A Day in Berlin

Berlin, 3.5 million inhabitants, 13 neighborhoods and more than 55 specialty coffee shops. What more do you need to continue reading?

Lee este articulo en español aquí http://www.essenceofcoffee.net/las-mejores-cafeterias-especialidad-berlin

Berlin, where the movement of the Third Wave of coffee has been spread from neighbourhood to neighbourhood, spreading into a network with more than 55 specialty coffee shops throughout the city.

Mariëlla Giljam's publications about Berlin on her blog “The Exploring Barista”, meeting Andreas Piel, who worked at “Kaffeekirsche Roastery”, in Reykjavik and Nora Šmahelová, co-owner of “Chapter One Coffee Berlin”, aroused my curiosity to visit Berlin, where the movement of the Third wave of coffee has been spread from neighborhood to neighborhood, spreading into a network with more than 55 specialty coffee shops throughout the city. Where you can enjoy the best grains on the market, prepared by passionate baristas, who came to this wonderful city from all corners of the world, and serve in spaces designed to raise your experience to another level by having a cup of coffee in your hands.

For those born after the cold war, Berlin is just a city in Germany. But for me and for many of my generation, Berlin is much more than a city. It is an Icon. We suffered with each Berliner, who jumped behind the wall, we dreamed of its demolition and we cried in hope, when finally Germany reunited and the "Iron Curtain" fell.

The plane landed at Tegel airport on December 6 at 10:30 PM. It was already night and therefore it was difficult for me to orientate myself. Since I only had one day in Berlin, the challenge was even greater, because in just a few hours, I had to learn to move around in a big and unknown city.

As the bus enters the city, I noticed that we passed through places that are very familiar to me: Tiergarten, the Brandenburg Gate, Friedrichstraße or Alexanderplatz and the feeling of being lost vanished.

Fortunately for me, traveling in Berlin with public transport is very easy and cheap, thanks to the 24h Berlin Welcome Card, which cost only 19.90 euros. You can travel by bus and metro in the areas A and B.

KASCHK. Linienstrasse 40,

Their focus is directed to quality coffee, local and Nordic craft beers and a couple of Shuffleboard tracks, a game similar to petanque but with discs and on a wooden table.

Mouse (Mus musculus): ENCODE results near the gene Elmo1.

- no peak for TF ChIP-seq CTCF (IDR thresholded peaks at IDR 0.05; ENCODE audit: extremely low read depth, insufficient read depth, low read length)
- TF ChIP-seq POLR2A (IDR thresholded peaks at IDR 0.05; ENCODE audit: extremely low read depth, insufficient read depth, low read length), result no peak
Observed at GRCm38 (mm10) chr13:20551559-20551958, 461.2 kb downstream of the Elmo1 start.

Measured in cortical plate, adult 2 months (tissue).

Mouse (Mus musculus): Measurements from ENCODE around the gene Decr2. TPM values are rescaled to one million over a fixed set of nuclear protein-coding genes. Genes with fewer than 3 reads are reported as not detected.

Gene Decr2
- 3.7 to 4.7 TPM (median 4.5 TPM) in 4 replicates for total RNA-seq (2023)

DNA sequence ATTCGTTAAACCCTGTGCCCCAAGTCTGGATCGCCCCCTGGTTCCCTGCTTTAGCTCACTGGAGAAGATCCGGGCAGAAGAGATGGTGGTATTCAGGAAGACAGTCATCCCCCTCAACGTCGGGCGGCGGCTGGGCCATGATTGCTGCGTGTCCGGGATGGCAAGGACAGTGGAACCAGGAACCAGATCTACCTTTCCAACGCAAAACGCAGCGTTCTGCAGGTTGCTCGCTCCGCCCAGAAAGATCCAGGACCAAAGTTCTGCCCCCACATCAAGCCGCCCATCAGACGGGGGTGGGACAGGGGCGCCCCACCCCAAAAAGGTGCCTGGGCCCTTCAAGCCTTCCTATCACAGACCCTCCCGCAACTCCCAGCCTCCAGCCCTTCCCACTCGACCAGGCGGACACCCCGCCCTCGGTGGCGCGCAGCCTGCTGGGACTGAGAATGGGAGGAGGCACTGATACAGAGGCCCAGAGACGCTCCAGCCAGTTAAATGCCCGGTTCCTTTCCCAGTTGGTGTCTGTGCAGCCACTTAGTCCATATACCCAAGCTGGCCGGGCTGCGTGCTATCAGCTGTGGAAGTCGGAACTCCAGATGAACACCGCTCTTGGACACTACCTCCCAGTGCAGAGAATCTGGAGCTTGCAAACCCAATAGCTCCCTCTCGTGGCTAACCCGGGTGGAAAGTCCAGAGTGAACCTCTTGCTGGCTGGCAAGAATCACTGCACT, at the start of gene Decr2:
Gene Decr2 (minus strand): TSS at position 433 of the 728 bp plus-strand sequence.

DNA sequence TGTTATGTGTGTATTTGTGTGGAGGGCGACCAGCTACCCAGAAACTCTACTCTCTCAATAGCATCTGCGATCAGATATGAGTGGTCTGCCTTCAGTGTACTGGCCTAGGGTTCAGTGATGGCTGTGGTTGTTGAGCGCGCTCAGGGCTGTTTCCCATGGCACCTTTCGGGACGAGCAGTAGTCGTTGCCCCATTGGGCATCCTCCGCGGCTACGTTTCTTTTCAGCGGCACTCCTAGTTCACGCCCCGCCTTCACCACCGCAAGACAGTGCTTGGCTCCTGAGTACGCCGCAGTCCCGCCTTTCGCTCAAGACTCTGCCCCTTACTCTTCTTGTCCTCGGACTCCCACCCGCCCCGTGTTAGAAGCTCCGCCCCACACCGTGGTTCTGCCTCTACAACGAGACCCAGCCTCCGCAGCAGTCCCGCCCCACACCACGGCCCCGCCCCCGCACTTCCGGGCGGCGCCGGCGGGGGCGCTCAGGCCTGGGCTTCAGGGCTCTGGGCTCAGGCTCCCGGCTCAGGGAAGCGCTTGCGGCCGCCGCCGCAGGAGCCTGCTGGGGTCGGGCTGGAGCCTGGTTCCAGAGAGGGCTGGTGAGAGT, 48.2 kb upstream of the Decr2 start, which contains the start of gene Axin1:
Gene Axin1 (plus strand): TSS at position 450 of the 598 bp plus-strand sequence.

As I was on my way to “The Barn Roastery”, I spontaneously decided to get myself a cup of coffee at “KASCHK”.

Something that striked me was the combination of coffee, beer and long tables, where everyone shared a table, which reminded me of the Oktoberfest.

While I went, sip by sip, giving a good review of my double espresso (a blend 66% El Salvador and 33% Kenya, both washed and toasted by “Fjord Coffee Roasters”), the customers went looking for their dose of caffeine. All to take away, but nobody bought their own cup, which leads me to reflect on the amount of waste generated by it and ways to stay loyal to my manners and reduce as much disposable packaging as possible.

Unfortunately it is something that is becoming more common and it is not surprising that the European Union contemplates in its plan to charge a tax for disposable packaging.

THE BARN ROASTERY. Schönhauser Allee 8

“The Barn” has 6 establishments in Berlin. Everyone has coffee as an element, but each of them is focused on different segments

of the gastronomic industry: barista school, natural wines and cocktails with coffee, cakes and seasonal menu, sandwiches and artisan cakes, coffee tasting menu or different preparation ways to filter coffee, to get their pure taste.

The Barn Roastery opened in 2012 and I think it is a must for every coffee lover. From here all the coffee they offer is sold and sent to the whole world.

The space, carefully designed and with a marked industrial accent, is a bit noisy since there is no acoustic isolation between the design, roasting and packaging areas of the cafeteria.

But it was music for my ears! I enjoyed it while drinking their delicious "signature drink", the Flat White Christmas, which has subtle aromas of cinnamon, apple and clove.

Out of all its establishments, “The Barn Roastery” has the most pure coffee taste, with a wide range of specialty coffees to enjoy in different filter formats and a menu of drinks based on espresso, which are well known throughout the world, including us. Highlighting the baristas for their professionalism, kindness and good treatment to the client.

RÖSTSTÄTTE BERLIN. Rosenthaler Straße 40-41

“Röststätte” began its journey in 2003 as distributors of espresso machines and mills.

Today, they have two coffee shops: “Röststätte” at Ackerstraße 173 and “Röststätte Berlin”, which is located inside an inner courtyard between buildings in the direction of the Rosenthaler Straße 40 and 41, in addition to the coffee roaster.

Although my intention was to visit the establishment in Ackerstraße 173, but the gps and the torrential rain that fell on Berlin at that time, guided my steps towards the new establishment in Rosenthaler Straße 40-41. The cafeteria is elegant, cozy and with a table service. The coffee that I drank was a double latte perfectly executed. I did not entertain myself there as it was not the establishment I wanted to visit and I still had to go to the more important places on my trip, for which I had to move to the opposite side of the city.